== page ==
The Court has reviewed plaintiff's motion and finds no basis to reconsider its opinion and order (Dkt. # 45) granting defendant's motion for summary judgment. Plaintiff has not provided any new evidence or identified a change in the controlling law, and his motion is based on arguments that he previously advanced in response to defendant's motion for summary judgment. The Court specifically considered each of the arguments raised in plaintiff's motion to reconsider in its ruling on defendant's motion for summary judgment, and the Court rejected each of the arguments that has been re-asserted in plaintiff's motion to reconsider. The sole basis for plaintiff's motion to reconsider is that he disagrees with the Court's opinion and order, but this is not an appropriate basis for reconsideration under Rule 59(e).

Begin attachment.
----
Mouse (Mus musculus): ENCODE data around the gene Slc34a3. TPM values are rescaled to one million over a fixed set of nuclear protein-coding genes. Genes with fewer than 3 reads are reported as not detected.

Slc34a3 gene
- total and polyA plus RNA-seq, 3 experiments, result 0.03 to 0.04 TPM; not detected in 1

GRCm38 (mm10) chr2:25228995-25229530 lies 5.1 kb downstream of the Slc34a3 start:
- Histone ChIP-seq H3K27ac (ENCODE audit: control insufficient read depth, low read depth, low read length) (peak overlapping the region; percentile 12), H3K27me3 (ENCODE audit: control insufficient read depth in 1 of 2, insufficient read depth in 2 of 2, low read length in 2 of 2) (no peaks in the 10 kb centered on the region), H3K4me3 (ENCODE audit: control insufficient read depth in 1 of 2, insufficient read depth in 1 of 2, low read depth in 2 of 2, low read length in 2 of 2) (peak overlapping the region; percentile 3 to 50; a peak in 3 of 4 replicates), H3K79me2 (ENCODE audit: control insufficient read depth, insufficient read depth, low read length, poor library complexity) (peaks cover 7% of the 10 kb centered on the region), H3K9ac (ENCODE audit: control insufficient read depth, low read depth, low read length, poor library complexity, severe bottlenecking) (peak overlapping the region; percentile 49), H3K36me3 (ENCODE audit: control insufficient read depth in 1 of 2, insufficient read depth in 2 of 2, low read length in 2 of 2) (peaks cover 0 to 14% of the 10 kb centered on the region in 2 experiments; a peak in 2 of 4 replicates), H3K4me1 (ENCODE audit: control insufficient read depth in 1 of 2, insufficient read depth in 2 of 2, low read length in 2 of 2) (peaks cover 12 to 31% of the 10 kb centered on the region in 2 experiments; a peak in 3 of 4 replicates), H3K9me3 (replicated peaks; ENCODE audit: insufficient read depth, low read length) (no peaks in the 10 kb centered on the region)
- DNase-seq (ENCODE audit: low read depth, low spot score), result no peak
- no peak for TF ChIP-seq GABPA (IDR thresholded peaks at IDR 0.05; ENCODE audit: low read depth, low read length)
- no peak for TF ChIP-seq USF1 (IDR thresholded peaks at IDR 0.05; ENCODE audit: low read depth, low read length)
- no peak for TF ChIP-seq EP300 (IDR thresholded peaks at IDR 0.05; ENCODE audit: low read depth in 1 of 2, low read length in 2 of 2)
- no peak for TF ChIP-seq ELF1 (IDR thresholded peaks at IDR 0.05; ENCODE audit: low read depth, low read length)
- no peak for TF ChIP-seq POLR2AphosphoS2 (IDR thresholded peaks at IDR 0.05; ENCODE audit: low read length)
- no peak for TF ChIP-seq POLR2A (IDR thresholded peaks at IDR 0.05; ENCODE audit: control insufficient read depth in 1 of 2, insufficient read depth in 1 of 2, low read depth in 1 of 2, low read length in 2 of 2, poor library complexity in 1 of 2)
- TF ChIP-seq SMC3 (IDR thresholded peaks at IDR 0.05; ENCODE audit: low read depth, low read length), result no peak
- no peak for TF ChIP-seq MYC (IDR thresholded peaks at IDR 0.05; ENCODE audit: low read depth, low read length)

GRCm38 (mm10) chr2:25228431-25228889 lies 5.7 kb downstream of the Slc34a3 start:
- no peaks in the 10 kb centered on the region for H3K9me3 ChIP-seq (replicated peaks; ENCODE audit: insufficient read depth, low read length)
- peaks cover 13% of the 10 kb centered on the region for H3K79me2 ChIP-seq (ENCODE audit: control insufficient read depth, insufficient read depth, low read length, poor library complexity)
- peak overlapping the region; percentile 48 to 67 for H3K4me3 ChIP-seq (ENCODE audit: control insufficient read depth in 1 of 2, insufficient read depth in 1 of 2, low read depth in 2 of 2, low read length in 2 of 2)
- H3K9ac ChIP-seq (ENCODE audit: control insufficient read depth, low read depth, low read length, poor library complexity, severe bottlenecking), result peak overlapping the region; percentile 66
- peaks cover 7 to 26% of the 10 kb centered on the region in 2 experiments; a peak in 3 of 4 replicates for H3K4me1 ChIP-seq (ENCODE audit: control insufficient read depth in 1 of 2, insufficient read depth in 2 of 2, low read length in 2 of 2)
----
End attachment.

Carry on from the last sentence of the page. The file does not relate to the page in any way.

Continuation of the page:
IT IS THEREFORE ORDERED that Plaintiff s Motion to Alter and/or Amend Judgment (Dkt. # 50) is denied.

---------

Notes:

[1] Plaintiff asks that all of his claims be “reinstated, ” but he offers argument only in support of a request to reconsider his retaliation claim. The Court will consider only the specific ...


Buy This Entire Record For $7.95

Download the entire decision to receive the complete text, official citation,
docket number, dissents and concurrences, and footnotes for this case.

Learn more about what you receive with purchase of this case.